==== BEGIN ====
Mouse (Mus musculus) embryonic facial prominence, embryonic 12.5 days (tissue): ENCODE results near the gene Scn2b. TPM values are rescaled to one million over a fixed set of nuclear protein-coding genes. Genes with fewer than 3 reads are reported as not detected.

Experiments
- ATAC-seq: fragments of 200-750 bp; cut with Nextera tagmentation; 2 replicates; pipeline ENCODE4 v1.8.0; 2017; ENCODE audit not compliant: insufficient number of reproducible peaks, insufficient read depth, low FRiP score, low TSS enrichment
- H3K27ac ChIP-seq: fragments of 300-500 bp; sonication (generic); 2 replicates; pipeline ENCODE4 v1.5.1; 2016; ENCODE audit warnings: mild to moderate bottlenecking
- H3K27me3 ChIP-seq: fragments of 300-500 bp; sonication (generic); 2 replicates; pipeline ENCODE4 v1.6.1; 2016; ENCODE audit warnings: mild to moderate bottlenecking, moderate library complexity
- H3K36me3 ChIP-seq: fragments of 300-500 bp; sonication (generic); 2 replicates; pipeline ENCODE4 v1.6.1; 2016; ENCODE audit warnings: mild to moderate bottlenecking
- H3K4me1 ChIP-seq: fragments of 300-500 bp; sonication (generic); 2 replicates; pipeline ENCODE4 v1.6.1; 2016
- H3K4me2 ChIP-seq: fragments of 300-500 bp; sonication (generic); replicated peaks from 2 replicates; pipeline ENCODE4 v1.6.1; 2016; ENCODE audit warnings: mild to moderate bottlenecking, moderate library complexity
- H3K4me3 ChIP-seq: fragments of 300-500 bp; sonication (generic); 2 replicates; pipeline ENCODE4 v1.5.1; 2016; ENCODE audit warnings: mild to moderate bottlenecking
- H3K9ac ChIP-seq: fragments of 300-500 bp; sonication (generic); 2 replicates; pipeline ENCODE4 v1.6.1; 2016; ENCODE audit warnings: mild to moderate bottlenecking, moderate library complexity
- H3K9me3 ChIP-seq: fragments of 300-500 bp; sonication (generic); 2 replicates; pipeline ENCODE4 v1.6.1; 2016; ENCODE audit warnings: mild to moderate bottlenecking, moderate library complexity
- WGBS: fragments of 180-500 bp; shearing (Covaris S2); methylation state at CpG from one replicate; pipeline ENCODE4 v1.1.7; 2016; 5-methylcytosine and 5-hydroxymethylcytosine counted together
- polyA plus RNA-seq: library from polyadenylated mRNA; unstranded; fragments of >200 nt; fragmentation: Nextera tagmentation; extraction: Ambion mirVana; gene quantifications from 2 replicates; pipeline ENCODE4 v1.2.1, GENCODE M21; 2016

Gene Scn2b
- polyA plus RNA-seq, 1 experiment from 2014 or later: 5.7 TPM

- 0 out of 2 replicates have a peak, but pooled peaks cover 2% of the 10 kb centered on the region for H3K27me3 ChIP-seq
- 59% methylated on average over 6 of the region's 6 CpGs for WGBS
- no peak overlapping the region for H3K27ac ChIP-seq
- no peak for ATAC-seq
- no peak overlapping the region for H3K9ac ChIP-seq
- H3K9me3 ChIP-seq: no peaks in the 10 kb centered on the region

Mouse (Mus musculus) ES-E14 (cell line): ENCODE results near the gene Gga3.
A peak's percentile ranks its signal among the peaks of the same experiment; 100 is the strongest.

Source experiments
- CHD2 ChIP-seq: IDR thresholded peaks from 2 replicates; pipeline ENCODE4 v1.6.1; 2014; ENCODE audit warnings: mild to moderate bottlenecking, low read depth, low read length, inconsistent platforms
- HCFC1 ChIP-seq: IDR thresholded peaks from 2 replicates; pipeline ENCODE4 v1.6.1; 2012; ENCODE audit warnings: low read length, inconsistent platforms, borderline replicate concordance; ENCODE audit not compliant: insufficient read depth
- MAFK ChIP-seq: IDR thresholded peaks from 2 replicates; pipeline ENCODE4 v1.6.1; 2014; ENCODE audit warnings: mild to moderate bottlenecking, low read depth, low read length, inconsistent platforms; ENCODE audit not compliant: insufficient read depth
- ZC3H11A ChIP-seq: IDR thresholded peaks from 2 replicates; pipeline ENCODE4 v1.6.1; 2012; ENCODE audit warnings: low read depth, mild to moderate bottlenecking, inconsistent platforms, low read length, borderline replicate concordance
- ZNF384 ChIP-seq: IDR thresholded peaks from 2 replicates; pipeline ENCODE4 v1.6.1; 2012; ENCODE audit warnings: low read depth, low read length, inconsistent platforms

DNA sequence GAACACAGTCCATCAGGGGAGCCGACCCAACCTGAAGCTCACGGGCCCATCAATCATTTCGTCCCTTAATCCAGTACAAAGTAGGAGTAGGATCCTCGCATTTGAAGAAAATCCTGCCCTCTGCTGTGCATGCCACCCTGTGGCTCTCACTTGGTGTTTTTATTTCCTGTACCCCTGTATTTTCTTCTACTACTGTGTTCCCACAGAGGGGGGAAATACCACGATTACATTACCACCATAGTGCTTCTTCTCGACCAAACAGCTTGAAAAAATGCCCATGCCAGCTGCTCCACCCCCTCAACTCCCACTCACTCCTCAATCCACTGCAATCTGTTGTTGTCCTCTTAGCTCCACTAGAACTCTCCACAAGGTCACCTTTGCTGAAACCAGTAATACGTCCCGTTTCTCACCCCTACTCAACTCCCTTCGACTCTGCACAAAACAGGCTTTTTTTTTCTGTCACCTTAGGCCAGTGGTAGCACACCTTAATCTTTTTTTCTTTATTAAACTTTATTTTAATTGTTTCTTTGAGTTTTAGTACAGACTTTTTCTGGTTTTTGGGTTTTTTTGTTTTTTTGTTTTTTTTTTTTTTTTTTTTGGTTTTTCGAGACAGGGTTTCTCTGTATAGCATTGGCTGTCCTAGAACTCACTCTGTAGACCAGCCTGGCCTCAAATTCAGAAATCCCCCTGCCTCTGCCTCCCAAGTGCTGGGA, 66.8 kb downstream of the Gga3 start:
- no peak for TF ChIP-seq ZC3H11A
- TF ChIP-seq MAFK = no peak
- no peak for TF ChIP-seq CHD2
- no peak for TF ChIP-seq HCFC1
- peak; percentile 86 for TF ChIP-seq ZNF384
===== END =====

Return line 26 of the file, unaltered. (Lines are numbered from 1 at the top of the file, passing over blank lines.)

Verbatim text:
- HCFC1 ChIP-seq: IDR thresholded peaks from 2 replicates; pipeline ENCODE4 v1.6.1; 2012; ENCODE audit warnings: low read length, inconsistent platforms, borderline replicate concordance; ENCODE audit not compliant: insufficient read depth